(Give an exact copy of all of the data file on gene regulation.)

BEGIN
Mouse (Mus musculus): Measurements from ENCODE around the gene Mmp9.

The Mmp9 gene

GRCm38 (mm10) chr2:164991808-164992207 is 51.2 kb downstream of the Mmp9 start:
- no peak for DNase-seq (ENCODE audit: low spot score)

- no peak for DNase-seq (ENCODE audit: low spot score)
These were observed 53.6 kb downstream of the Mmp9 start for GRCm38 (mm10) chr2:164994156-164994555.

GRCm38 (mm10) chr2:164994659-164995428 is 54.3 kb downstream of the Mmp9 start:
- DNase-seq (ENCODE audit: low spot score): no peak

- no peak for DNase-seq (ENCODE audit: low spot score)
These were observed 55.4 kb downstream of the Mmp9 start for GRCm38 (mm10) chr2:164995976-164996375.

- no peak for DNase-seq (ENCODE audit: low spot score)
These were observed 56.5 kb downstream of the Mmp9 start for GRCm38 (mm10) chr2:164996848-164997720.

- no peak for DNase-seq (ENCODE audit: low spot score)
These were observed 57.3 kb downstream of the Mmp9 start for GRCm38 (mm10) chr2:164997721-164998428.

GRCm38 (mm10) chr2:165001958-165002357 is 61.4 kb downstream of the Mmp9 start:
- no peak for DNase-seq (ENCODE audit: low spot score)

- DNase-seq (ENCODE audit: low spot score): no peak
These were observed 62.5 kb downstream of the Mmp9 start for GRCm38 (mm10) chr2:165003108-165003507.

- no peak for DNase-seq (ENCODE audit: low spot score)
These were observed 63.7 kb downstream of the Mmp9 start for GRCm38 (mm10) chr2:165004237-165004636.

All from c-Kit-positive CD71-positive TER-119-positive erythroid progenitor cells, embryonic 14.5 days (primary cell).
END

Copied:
Mouse (Mus musculus): Measurements from ENCODE around the gene Mmp9.

The Mmp9 gene

GRCm38 (mm10) chr2:164991808-164992207 is 51.2 kb downstream of the Mmp9 start:
- no peak for DNase-seq (ENCODE audit: low spot score)

- no peak for DNase-seq (ENCODE audit: low spot score)
These were observed 53.6 kb downstream of the Mmp9 start for GRCm38 (mm10) chr2:164994156-164994555.

GRCm38 (mm10) chr2:164994659-164995428 is 54.3 kb downstream of the Mmp9 start:
- DNase-seq (ENCODE audit: low spot score): no peak

- no peak for DNase-seq (ENCODE audit: low spot score)
These were observed 55.4 kb downstream of the Mmp9 start for GRCm38 (mm10) chr2:164995976-164996375.

- no peak for DNase-seq (ENCODE audit: low spot score)
These were observed 56.5 kb downstream of the Mmp9 start for GRCm38 (mm10) chr2:164996848-164997720.

- no peak for DNase-seq (ENCODE audit: low spot score)
These were observed 57.3 kb downstream of the Mmp9 start for GRCm38 (mm10) chr2:164997721-164998428.

GRCm38 (mm10) chr2:165001958-165002357 is 61.4 kb downstream of the Mmp9 start:
- no peak for DNase-seq (ENCODE audit: low spot score)

- DNase-seq (ENCODE audit: low spot score): no peak
These were observed 62.5 kb downstream of the Mmp9 start for GRCm38 (mm10) chr2:165003108-165003507.

- no peak for DNase-seq (ENCODE audit: low spot score)
These were observed 63.7 kb downstream of the Mmp9 start for GRCm38 (mm10) chr2:165004237-165004636.

All from c-Kit-positive CD71-positive TER-119-positive erythroid progenitor cells, embryonic 14.5 days (primary cell).